The beginning of the school year is when we have the best intentions for how the school year will go. Let’s keep this energy up by committing to stop doing these 4 time wasters. These time wasters lead to stress and burn out – I can personally attest!
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Point 1: Stop Bringing Your Work Home
This may seem like the opposite of a time waster since you are trying to get more work done, but hear me out.
You are going to have to prioritize what needs to happen each and every day during your planning time. Not everything is equally important. We have to prioritize the important things and let go of some of the smaller things.
Maybe you take work home, but leave it on the table only to bring it back to school the next day. All this does is add a mental burden to the time you should be resting, and you feel like you failed at something you wanted to accomplish.
Here are some ways to turn this ineffective and exhaustive practice into something productive and sustainable.
Choose one night to stay late at school. I would stay on Thursday nights to get everything prepared for the week ahead. Throughout the week, I would lesson plan very briefly so that I had a start on what we were doing and what I needed to accomplish on Thursdays. I would then delve into any creation of activities and lesson plans. By Thursday, most of the other staff members were tired, and I wouldn’t have any interruptions.
When I left on Thursdays, I had all of my pages ready for copying, my keys worked for the next week, all of my bell ringers, and any assessments needed. I felt ready for the next week.
If you don’t have the capacity to stay late, then I would suggest batching by day of the week. Example: Mondays are for grading, Tuesdays are for lesson planning, Wednesday are for copies, and so on.
Point 2: Stop Trying to Grade Everything
While students need feedback and grades, they do not need you to personally grade every single assignment that they touch. But, just like anything in life, they also need practice…practice for the sake of practice.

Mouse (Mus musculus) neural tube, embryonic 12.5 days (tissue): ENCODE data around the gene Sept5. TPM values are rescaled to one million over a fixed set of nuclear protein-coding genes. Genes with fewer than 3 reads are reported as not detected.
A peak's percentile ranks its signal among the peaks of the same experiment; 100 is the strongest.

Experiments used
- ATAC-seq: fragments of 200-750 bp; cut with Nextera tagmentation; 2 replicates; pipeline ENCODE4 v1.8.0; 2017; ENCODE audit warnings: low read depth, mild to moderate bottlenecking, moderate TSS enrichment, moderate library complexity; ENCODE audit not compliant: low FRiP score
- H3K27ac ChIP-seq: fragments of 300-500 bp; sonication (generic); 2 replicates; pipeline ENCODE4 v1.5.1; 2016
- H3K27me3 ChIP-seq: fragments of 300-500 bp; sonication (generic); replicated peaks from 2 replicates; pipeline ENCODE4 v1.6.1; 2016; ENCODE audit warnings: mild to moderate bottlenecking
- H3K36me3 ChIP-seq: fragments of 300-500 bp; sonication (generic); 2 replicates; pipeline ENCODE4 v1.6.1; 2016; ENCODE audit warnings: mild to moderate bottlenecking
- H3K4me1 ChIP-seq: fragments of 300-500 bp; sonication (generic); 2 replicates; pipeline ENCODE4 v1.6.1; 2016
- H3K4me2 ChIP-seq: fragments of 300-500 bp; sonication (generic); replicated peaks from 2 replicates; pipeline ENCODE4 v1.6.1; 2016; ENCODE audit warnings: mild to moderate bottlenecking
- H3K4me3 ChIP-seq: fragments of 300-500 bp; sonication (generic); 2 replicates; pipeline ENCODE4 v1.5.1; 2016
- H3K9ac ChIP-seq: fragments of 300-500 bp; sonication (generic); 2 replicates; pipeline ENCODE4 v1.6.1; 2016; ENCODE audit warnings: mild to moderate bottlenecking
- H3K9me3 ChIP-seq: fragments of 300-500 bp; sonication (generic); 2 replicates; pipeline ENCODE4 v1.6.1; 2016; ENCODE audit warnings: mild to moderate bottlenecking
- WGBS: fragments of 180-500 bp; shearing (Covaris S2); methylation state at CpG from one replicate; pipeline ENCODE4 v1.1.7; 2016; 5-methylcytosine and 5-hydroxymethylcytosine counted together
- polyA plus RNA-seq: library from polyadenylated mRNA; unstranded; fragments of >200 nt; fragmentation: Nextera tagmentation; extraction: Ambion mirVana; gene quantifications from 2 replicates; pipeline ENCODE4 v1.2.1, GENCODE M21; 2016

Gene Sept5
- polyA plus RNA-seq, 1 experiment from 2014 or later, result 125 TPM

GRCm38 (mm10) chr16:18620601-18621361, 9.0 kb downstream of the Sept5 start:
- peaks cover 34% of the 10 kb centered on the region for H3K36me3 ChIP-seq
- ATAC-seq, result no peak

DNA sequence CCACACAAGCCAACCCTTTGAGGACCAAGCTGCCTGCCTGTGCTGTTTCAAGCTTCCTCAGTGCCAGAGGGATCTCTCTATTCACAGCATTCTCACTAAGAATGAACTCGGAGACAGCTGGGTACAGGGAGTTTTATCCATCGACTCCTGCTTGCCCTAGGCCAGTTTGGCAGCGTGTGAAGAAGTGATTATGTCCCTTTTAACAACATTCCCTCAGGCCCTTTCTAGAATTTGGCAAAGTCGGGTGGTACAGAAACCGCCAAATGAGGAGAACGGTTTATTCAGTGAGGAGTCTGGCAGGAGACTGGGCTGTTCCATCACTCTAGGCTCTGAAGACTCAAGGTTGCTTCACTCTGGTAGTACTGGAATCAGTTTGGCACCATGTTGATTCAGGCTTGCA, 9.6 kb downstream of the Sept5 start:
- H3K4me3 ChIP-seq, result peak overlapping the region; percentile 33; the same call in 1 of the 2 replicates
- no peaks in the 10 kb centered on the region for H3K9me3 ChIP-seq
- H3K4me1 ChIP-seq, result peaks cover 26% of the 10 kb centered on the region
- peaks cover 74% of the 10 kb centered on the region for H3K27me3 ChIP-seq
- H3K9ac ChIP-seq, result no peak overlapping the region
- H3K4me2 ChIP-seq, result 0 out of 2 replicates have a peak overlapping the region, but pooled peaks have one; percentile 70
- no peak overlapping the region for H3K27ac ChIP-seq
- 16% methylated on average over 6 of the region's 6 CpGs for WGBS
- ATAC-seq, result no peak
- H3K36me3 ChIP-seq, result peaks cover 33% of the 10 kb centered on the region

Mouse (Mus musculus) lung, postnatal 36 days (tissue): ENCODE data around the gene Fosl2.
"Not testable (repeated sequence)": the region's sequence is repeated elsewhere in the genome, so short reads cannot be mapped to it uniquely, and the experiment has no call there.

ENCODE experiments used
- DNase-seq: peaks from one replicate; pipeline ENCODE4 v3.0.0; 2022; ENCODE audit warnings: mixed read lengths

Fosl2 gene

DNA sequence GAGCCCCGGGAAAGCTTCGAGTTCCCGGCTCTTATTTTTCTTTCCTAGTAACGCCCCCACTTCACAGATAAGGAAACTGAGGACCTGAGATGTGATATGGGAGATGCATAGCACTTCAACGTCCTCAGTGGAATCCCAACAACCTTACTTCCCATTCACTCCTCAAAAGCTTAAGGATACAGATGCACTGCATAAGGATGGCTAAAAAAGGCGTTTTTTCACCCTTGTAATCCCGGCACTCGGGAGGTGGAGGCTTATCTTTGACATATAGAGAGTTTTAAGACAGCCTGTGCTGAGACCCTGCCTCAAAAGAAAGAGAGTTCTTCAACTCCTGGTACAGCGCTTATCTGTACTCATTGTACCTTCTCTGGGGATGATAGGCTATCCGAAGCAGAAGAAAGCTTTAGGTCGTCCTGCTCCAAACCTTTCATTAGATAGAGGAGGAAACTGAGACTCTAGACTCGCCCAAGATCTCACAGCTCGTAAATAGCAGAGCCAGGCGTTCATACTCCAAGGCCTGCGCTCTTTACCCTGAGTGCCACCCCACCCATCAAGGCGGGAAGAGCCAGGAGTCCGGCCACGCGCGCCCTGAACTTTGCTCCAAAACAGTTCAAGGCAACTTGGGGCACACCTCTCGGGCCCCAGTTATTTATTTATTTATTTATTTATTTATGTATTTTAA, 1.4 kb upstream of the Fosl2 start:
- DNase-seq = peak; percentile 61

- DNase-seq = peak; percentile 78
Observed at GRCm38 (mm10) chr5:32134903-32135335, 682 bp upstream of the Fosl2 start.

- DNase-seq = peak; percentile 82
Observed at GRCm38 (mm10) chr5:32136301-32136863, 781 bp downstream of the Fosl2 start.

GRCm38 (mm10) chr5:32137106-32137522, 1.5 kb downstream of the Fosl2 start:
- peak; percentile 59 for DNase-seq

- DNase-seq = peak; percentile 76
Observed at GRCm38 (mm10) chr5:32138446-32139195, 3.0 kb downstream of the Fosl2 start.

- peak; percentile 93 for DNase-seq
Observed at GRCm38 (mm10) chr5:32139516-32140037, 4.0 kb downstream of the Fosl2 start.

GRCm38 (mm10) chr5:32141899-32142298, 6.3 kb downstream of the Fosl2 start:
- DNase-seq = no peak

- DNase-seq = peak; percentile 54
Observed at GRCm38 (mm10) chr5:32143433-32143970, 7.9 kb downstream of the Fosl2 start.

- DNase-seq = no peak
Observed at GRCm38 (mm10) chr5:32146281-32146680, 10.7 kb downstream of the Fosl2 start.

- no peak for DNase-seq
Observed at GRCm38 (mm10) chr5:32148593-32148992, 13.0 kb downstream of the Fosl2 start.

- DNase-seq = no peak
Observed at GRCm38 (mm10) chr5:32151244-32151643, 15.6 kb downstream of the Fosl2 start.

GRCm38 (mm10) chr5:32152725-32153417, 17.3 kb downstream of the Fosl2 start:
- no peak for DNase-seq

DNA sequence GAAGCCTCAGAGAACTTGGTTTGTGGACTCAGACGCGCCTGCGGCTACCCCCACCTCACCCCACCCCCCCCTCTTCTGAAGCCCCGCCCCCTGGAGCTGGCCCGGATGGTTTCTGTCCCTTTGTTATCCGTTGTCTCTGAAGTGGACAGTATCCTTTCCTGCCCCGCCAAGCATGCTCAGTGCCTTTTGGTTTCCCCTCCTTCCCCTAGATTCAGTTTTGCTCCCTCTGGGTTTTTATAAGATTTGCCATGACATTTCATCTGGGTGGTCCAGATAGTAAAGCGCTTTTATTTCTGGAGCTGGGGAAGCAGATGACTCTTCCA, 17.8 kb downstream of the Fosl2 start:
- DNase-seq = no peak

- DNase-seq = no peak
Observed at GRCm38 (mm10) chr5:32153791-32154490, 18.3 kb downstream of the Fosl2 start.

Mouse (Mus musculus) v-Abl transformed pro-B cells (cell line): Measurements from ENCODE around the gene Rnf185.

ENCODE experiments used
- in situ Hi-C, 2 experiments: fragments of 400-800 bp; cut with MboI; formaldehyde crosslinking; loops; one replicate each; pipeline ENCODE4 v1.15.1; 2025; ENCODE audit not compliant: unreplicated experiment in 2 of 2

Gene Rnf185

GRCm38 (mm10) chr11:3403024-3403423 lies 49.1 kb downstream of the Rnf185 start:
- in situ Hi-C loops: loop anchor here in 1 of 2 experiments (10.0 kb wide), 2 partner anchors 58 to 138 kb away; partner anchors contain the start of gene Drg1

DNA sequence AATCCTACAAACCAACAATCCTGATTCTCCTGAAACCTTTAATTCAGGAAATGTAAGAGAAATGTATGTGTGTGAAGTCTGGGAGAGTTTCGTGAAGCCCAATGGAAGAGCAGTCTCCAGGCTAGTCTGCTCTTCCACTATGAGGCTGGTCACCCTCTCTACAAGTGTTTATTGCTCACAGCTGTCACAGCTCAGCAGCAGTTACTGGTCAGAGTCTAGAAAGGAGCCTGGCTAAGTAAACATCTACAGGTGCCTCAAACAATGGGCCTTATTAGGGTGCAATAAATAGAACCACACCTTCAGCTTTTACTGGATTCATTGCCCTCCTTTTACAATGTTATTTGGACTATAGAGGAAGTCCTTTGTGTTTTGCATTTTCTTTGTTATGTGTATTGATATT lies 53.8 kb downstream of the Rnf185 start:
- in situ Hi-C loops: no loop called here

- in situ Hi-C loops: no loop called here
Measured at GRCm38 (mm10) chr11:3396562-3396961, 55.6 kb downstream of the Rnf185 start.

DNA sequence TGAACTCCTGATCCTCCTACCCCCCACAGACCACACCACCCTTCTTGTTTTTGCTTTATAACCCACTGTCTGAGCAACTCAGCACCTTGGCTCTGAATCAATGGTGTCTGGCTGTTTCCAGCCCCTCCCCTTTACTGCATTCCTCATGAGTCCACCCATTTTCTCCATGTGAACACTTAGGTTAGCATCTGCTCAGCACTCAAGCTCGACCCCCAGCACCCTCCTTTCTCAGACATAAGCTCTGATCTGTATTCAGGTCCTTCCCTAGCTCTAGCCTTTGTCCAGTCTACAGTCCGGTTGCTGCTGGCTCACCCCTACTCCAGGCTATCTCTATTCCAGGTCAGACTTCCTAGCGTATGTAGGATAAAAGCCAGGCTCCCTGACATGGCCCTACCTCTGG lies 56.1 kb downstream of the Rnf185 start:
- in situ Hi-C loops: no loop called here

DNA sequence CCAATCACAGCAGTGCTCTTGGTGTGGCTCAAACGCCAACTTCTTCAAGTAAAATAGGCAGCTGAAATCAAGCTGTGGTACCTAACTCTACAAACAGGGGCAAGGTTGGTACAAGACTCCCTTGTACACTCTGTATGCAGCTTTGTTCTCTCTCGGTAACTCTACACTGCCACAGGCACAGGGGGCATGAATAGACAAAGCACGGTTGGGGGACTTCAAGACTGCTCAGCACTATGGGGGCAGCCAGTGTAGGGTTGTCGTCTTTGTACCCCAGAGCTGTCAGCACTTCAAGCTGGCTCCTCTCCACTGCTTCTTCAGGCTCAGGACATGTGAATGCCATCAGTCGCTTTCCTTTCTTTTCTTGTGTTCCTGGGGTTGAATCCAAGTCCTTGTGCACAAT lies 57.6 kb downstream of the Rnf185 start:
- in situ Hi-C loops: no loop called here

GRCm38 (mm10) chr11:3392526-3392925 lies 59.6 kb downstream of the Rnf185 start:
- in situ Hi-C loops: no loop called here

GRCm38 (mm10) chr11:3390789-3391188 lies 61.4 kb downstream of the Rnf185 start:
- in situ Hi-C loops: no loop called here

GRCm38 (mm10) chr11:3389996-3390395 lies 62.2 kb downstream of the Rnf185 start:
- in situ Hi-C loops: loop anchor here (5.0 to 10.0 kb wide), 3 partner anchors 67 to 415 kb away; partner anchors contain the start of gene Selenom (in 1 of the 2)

So here are a few ideas that don’t require a lot of time spent grading. I go into more detail here.
- Choose a single problem to grade — place it on a slip
- Roll a dice — my high school teacher rolled a dice every day with whether she would take up a homework assignment for a grade.
- A Friday activity that allows you to grade and circulate for feedback
- Trade and grade
Point 3: Stop Trying to Do It All Alone
Working with colleagues is a privilege, so if you are able to work with someone, find a way to work together, so that you can stop trying to do it all alone. I was the only 6th grade math teacher at my school, so I reached out to other teachers in my district to split up some of the planning workload.
Additionally, utilizing ready-to-go resources like our All Access Membership or other resources instead of reinventing the wheel is going to be something that frees up your time for other things — remember your time is valuable and finite!
Another few suggestions for you to consider:
- Ask for help from parents — copies, cutting lamination, extra supplies
- Ask an instructional coach — their job is to help, so try and give them plenty of time to help develop the lesson — but be specific about what you need — “I am looking for a bank of 10 questions on standard _____ that I can use in a class activity”. If you aren’t specific, then you may end up with something that you don’t necessarily want to use.
Point 4: Stop Checking Your Email Frequently Throughout the Day
If you do not have the time and energy to respond to an email at that exact moment, then do not check or read the email. If you receive a negative email, it can throw you off. If you are in the middle of being productive, an incoming email can mess with your rhythm. Turn off email notifications. Notifications are such a distraction and your phone is a huge time waster.
This also works similarly in the evenings. So I have a few very practical tips.
- Set up an out of office response — If you aren’t going to respond to email after a specific time, set an out of office with a positive message, and a link to your LMS or wherever else a student/parent could access the needed work. This could be set in the evenings, on the weekends, or whenever else. It prevents parents from sending 6 emails because you haven’t responded, and establishes a boundary of when you respond to the emails.
- Set a timer when checking emails. Set a 15-30 minute timer and focus solely on that task.
- Create a Google Doc with common questions and responses. This seems like a lot of work up front but if you keep adding to it, you could save yourself hours over the period of the school year and even be able to update it for the next school year! Take the time to go slow now so you can go fast later. Copy and paste is your friend!
What time wasters are you trying to avoid this school year?